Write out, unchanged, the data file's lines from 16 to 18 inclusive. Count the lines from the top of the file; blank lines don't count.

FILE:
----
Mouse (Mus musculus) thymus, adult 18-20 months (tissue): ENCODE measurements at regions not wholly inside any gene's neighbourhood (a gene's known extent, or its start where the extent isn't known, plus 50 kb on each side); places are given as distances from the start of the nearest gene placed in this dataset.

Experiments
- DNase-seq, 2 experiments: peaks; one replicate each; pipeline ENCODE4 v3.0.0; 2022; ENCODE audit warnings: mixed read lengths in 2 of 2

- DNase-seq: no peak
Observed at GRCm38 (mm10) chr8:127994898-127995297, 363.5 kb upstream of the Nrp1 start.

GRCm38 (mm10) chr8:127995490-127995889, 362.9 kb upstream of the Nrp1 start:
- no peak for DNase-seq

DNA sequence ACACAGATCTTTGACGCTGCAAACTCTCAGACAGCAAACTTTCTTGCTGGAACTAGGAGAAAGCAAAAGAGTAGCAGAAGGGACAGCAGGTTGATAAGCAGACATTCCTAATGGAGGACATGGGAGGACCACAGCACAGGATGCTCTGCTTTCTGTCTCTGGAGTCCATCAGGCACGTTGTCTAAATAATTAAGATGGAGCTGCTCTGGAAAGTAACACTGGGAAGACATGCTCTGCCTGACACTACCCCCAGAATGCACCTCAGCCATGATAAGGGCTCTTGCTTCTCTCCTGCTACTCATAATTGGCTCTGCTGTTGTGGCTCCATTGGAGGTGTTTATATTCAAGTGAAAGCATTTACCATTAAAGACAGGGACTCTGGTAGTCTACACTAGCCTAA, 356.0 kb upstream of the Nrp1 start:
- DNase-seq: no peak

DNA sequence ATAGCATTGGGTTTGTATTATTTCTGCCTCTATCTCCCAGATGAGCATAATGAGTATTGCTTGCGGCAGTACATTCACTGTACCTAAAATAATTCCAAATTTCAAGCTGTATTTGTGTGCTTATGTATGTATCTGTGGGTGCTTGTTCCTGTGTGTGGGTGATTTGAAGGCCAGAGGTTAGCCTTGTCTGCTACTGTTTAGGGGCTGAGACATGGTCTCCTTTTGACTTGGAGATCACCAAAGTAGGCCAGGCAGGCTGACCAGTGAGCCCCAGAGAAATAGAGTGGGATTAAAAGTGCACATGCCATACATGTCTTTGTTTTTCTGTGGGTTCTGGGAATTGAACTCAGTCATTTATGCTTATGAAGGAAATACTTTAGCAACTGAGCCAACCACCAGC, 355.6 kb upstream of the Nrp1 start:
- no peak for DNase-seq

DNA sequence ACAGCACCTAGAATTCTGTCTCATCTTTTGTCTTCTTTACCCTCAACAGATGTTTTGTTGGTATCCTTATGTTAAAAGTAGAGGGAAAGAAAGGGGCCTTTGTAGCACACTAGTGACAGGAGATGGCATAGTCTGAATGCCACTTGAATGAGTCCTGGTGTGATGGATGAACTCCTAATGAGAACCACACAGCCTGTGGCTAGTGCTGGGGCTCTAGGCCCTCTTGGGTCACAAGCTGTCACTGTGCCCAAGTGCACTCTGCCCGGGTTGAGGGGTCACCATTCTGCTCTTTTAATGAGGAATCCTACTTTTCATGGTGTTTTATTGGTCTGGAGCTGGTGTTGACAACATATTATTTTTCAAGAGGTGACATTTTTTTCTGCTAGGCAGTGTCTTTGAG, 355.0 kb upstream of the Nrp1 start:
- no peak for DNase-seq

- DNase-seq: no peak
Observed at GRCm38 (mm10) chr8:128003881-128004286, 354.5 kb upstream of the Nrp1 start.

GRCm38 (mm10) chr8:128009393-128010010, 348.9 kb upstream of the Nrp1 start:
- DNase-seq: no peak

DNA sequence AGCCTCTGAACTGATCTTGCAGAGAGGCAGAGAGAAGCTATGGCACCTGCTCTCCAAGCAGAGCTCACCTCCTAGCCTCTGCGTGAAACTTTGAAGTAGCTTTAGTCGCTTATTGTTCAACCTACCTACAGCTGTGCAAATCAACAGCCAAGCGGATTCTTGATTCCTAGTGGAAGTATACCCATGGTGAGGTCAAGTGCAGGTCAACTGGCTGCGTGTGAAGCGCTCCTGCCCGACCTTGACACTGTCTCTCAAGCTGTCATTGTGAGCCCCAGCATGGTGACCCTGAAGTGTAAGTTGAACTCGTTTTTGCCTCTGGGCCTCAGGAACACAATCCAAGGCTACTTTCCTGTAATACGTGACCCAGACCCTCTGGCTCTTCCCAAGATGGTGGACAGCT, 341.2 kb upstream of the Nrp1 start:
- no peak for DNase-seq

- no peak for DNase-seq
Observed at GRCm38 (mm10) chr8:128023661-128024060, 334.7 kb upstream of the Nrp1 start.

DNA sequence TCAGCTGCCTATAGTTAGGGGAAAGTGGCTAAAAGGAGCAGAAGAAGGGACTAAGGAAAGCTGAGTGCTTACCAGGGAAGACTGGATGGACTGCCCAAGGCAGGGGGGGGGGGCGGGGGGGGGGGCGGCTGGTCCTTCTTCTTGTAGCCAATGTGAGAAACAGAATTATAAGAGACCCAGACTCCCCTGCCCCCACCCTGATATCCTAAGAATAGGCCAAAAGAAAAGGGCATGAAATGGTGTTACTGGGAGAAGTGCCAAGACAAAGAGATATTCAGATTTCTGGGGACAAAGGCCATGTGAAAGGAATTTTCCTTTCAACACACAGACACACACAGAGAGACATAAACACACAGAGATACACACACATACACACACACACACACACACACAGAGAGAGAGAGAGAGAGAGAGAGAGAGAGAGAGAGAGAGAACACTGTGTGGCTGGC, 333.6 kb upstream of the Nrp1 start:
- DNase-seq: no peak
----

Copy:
GRCm38 (mm10) chr8:128009393-128010010, 348.9 kb upstream of the Nrp1 start:
- DNase-seq: no peak

DNA sequence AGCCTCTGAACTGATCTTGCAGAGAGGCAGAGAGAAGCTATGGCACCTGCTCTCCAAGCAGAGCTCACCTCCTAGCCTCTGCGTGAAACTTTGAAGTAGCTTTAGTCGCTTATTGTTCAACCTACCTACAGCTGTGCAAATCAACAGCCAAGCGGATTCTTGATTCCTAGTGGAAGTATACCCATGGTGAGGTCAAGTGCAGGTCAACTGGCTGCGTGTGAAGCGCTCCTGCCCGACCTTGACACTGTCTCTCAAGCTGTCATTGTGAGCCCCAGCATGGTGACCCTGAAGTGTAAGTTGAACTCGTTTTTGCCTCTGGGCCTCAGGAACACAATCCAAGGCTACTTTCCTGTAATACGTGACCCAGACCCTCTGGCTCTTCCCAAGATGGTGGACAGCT, 341.2 kb upstream of the Nrp1 start: